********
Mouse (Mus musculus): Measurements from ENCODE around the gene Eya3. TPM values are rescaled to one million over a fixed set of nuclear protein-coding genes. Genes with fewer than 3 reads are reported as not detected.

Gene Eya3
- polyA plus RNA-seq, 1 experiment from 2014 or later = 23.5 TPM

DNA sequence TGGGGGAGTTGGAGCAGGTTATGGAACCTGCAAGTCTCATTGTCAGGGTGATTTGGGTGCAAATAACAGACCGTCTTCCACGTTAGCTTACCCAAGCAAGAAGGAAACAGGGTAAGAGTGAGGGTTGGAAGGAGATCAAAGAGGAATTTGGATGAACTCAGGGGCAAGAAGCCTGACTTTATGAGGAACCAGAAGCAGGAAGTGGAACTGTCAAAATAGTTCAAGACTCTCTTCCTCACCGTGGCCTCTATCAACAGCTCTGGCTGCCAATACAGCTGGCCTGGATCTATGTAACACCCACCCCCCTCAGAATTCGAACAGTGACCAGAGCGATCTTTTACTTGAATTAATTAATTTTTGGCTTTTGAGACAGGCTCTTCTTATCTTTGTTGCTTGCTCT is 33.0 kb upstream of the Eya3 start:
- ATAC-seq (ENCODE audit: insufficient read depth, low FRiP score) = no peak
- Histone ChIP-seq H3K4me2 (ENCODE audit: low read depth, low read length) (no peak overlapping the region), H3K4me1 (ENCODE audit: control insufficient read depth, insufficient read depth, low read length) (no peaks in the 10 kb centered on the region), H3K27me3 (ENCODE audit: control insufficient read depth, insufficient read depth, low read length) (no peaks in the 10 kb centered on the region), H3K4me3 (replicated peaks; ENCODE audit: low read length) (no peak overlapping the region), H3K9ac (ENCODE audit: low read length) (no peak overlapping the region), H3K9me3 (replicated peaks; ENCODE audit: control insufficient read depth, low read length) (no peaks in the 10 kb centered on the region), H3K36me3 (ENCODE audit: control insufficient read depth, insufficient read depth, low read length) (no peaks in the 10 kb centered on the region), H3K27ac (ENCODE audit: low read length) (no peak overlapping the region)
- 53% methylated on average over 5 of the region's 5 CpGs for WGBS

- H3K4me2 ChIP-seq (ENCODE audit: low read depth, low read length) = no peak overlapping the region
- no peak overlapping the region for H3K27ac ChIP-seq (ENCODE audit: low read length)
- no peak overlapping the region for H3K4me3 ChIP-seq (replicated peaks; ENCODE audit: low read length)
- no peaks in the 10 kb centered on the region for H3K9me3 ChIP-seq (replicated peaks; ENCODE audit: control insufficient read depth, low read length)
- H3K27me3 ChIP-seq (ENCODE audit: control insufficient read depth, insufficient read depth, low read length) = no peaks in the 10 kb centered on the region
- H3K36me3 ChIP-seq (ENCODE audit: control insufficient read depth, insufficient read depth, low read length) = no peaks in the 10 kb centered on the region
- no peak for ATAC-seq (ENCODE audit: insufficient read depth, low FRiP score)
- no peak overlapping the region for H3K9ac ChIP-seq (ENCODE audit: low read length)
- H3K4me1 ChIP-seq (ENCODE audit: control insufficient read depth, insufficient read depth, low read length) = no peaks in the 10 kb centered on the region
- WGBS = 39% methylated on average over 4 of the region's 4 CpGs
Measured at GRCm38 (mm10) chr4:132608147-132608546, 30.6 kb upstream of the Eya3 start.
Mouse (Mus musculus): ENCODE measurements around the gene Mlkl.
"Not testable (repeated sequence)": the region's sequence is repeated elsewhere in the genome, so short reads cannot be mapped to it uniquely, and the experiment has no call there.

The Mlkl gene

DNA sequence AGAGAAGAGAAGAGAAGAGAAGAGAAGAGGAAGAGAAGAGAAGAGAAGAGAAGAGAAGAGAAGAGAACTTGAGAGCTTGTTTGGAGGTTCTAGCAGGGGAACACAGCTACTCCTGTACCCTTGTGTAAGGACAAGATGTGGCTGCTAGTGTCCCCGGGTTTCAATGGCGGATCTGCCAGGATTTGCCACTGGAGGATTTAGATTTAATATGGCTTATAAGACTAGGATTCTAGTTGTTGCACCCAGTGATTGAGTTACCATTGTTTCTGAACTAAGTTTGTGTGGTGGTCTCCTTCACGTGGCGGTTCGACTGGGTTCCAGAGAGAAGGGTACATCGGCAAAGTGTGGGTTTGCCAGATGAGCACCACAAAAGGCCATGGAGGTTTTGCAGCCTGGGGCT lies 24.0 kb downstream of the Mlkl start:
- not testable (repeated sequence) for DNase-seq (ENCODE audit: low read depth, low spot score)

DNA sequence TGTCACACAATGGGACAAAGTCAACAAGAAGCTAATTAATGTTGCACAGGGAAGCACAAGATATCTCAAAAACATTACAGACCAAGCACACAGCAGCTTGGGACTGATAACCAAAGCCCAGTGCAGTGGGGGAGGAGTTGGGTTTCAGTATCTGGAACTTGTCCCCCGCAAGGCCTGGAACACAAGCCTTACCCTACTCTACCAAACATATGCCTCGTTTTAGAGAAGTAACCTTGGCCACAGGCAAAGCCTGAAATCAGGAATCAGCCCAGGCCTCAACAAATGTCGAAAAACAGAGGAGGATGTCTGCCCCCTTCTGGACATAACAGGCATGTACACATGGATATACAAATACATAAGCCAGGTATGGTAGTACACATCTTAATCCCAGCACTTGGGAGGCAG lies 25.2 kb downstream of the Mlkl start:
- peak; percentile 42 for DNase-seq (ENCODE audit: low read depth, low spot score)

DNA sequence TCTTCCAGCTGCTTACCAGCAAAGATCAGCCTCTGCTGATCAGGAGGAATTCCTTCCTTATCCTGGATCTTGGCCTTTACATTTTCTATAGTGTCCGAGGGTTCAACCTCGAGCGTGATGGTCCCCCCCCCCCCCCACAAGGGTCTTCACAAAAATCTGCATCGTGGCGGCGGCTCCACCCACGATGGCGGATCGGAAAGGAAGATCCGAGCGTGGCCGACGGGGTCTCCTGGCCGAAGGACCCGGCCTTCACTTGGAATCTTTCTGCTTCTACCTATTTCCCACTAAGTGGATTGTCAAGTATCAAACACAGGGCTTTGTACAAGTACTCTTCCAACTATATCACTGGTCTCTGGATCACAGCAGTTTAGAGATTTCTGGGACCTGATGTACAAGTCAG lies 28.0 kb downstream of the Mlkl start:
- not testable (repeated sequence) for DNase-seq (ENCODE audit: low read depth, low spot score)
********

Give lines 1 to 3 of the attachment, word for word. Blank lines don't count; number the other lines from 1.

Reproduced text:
Mouse (Mus musculus): Measurements from ENCODE around the gene Eya3. TPM values are rescaled to one million over a fixed set of nuclear protein-coding genes. Genes with fewer than 3 reads are reported as not detected.

Gene Eya3
- polyA plus RNA-seq, 1 experiment from 2014 or later = 23.5 TPM